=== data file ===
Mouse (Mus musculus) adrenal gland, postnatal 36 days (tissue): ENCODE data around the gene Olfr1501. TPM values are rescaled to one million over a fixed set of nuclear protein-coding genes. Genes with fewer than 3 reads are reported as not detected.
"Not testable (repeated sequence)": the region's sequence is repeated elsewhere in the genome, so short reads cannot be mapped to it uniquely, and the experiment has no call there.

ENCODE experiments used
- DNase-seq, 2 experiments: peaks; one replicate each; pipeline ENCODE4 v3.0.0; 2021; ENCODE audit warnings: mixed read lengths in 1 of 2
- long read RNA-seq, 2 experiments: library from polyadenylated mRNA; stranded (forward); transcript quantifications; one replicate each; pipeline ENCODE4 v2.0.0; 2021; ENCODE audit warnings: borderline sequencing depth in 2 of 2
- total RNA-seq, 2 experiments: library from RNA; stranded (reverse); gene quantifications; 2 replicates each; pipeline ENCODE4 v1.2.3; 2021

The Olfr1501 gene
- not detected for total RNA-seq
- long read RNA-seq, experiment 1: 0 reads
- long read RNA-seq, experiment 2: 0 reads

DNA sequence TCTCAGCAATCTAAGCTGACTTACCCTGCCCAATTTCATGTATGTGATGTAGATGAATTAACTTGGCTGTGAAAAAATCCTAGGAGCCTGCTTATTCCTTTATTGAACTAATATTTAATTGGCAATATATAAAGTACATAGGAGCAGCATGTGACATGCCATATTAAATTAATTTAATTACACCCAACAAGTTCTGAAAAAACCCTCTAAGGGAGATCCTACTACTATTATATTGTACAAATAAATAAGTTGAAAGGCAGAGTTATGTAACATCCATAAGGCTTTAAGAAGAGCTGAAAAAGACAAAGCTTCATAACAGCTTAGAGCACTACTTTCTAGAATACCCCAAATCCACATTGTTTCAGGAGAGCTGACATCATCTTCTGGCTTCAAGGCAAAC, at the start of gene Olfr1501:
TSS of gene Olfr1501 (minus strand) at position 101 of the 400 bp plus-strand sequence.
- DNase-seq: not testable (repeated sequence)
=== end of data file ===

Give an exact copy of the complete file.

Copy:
Mouse (Mus musculus) adrenal gland, postnatal 36 days (tissue): ENCODE data around the gene Olfr1501. TPM values are rescaled to one million over a fixed set of nuclear protein-coding genes. Genes with fewer than 3 reads are reported as not detected.
"Not testable (repeated sequence)": the region's sequence is repeated elsewhere in the genome, so short reads cannot be mapped to it uniquely, and the experiment has no call there.

ENCODE experiments used
- DNase-seq, 2 experiments: peaks; one replicate each; pipeline ENCODE4 v3.0.0; 2021; ENCODE audit warnings: mixed read lengths in 1 of 2
- long read RNA-seq, 2 experiments: library from polyadenylated mRNA; stranded (forward); transcript quantifications; one replicate each; pipeline ENCODE4 v2.0.0; 2021; ENCODE audit warnings: borderline sequencing depth in 2 of 2
- total RNA-seq, 2 experiments: library from RNA; stranded (reverse); gene quantifications; 2 replicates each; pipeline ENCODE4 v1.2.3; 2021

The Olfr1501 gene
- not detected for total RNA-seq
- long read RNA-seq, experiment 1: 0 reads
- long read RNA-seq, experiment 2: 0 reads

DNA sequence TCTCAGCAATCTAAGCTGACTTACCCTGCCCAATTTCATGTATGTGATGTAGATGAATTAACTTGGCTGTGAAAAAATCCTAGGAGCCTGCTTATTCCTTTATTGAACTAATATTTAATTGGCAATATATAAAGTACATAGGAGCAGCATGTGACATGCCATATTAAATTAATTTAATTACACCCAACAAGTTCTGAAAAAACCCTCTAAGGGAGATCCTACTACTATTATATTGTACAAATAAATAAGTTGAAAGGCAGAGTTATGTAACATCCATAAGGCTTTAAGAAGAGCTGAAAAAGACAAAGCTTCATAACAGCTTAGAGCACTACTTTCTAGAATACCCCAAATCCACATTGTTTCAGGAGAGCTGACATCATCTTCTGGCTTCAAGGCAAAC, at the start of gene Olfr1501:
TSS of gene Olfr1501 (minus strand) at position 101 of the 400 bp plus-strand sequence.
- DNase-seq: not testable (repeated sequence)